Blue (Diana Ross album)

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Blue
CD-DianaRossBlue.jpg
Studio album by
ReleasedJune 20, 2006
Recorded1971–1972
Genre
Length50:16
LabelMotown
ProducerGil Askey
Diana Ross chronology
Love & Life: The Very Best of Diana Ross
(2001)
Blue
(2006)
I Love You
(2006)
Singles from Blue

Blue, originally titled The Blue Album,[1] is a studio album by American singer Diana Ross. Initially recorded in late 1971 and early 1972, it was released as Ross' twenty-third studio album by Motown Records on June 20, 2006. Overseen by Ross' musical director Gil Askey,[2] the jazz-flavoured album was originally conceived as a follow-up to her soundtrack to the 1972 American biographical drama film Lady Sings the Blues in which Ross starred. Berry Gordy and Motown subsequently decided to shelve the album, and Ross' next release was the more pop-orientated Touch Me in the Morning (1973) album.[3]

Critical reception[edit]

Professional ratings
Review scores
SourceRating
About.com3.5/5 stars[4]
All About Jazz(favorable)[5]
Allmusic4/5 stars[3]
Entertainment WeeklyB+[6]
Metro Weekly(mixed)[7]
PopMatters7/10 stars[8]
Rolling Stone2/5 stars[9]

Allmusic editor Rob Theakston found that "Gil Askey's arrangements are top-notch without sounding like dinner theater knock-offs. Blue is an album every bit as bold an artistic statement as her contemporaries Stevie Wonder and Marvin Gaye, who were recording the opuses Where I'm Coming From and What's Going On around the same time, and for Ross fans, Blue is every bit as enjoyable as her sultriest moments as the supreme Supreme."[3]

Chart performance[edit]

Blue was initially sold through Starbucks' US stores for the first 30 days of release, though coffeehouse chain immediately sold out of its supply nationwide. On the charts, Blue peaked at number two on the US Billboard Top Jazz Albums, also logging a single week on the Billboard 200 at number 146.[10] Its final sales figure was slightly higher than 100,000 US copies.[11]

Track listing[edit]

All songs produced and conducted by Gil Askey.[3]

No.TitleWriter(s)Length
1."What a Diff'rence a Day Makes"3:28
2."No More"3:09
3."Let's Do It"Cole Porter3:00
4."I Loves Ya Porgy"5:11
5."Smile"2:58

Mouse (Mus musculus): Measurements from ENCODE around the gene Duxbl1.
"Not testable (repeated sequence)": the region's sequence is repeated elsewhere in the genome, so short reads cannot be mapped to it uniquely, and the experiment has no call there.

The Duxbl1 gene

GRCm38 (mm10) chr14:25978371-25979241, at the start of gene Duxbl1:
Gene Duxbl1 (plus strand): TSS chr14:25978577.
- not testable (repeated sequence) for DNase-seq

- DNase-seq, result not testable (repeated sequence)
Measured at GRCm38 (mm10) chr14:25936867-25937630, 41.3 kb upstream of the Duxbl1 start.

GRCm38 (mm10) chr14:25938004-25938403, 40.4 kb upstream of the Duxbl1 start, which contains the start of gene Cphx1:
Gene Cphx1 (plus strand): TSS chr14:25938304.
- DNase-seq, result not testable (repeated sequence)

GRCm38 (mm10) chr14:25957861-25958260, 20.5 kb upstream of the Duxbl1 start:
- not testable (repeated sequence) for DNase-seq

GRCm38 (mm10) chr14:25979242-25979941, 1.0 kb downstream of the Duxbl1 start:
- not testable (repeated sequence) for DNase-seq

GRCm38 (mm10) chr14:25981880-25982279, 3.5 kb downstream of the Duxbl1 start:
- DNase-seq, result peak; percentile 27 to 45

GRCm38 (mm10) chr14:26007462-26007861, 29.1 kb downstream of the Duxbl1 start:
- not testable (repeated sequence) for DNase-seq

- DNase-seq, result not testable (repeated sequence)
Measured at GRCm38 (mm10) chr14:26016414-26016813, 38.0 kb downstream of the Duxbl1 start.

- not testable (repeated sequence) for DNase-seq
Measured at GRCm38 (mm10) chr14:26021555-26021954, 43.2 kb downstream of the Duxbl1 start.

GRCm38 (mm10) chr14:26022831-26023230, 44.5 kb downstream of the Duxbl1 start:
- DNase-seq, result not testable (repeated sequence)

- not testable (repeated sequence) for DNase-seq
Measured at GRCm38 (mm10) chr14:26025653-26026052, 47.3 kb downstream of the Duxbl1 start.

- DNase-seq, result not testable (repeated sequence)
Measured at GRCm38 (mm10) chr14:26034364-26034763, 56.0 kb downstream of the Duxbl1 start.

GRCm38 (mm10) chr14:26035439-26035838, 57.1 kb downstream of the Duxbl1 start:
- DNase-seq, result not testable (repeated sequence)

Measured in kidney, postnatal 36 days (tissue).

6."But Beautiful"2:50
7."Had You Been Around"
3:29
8."Little Girl Blue"4:00
9."Can't Get Started with You"
3:10
10."Love Is Here to Stay"
  • George Gershwin
  • Ira Gershwin
2:13
11."You've Changed"
  • Bill Carey
  • Carl Fischer
2:54
12."My Man"
3:31
13."Easy Living"2:54
14."(In My) Solitude"2:05
15."He's Funny That Way"3:02
16."T'Ain't Nobody's Bizness If I Do"2:22

Notes

  • Tracks 12-15 were originally recorded for Lady Sings the Blues (1972) but some were left out of the movie or were included in different versions.[2]

Personnel[edit]

  • Gil Askey – Conductor, Musical Arrangements, Producer
  • Oliver Nelson, Benny Golson - Arrangements
  • Guy Costa – Engineer
  • Cal Harris, Sr. – Engineer
  • Michele Horie – Producer, Artwork
  • Harry Langdon – Photography, Cover Photo
  • Pat Lawrence – Executive Producer
  • Ralph Lotten – Assistant
  • Bill MacMeeken – Engineer
  • Larry Miles – Engineer
  • John B. Norman – Engineer
  • Ryan Null – Photo Coordination
  • Kevin Reeves – Mastering, Mixing
  • David Ritz – Liner Notes
  • Greg Ross – Design
  • George Solomon – Consultant
  • Art Stewart – Engineer
  • Russ Terrana – Engineer
  • Harry Weinger – Liner Notes, Compilation Producer

Charts[edit]

Chart (2006) Peak
position
US Billboard 200[10] 146
US Top Jazz Albums (Billboard)[12] 2
US Top R&B/Hip-Hop Albums (Billboard)[13] 71

References[edit]

  1. ^ "Rolling Stone: The Blue Album". Archived from the original on 2009-02-24. Retrieved 2017-10-27.
  2. ^ a b Motown - Never released Diana Ross album discovered! Archived June 7, 2007, at the Wayback Machine
  3. ^ a b c d Allmusic review
  4. ^ About.com review
  5. ^ All About Jazz review
  6. ^ Entertainment Weekly review
  7. ^ Metro Weekly review Archived February 3, 2010, at the Wayback Machine
  8. ^ PopMatters review
  9. ^ Rolling Stone review
  10. ^ a b "Diana Ross Chart History (Billboard 200)". Billboard. Retrieved November 1, 2020.
  11. ^ http://www.greasylake.org/the-circuit/index.php?%2Ftopic%2F116321-the-supremes-diana-ross-stevie-wonder-and-ray-charlesusa-album-sales%2F
  12. ^ "Diana Ross Chart History (Top Jazz Albums)". Billboard. Retrieved November 1, 2020.
  13. ^ "Diana Ross Chart History (Top R&B/Hip-Hop Albums)". Billboard. Retrieved November 1, 2020.

External links[edit]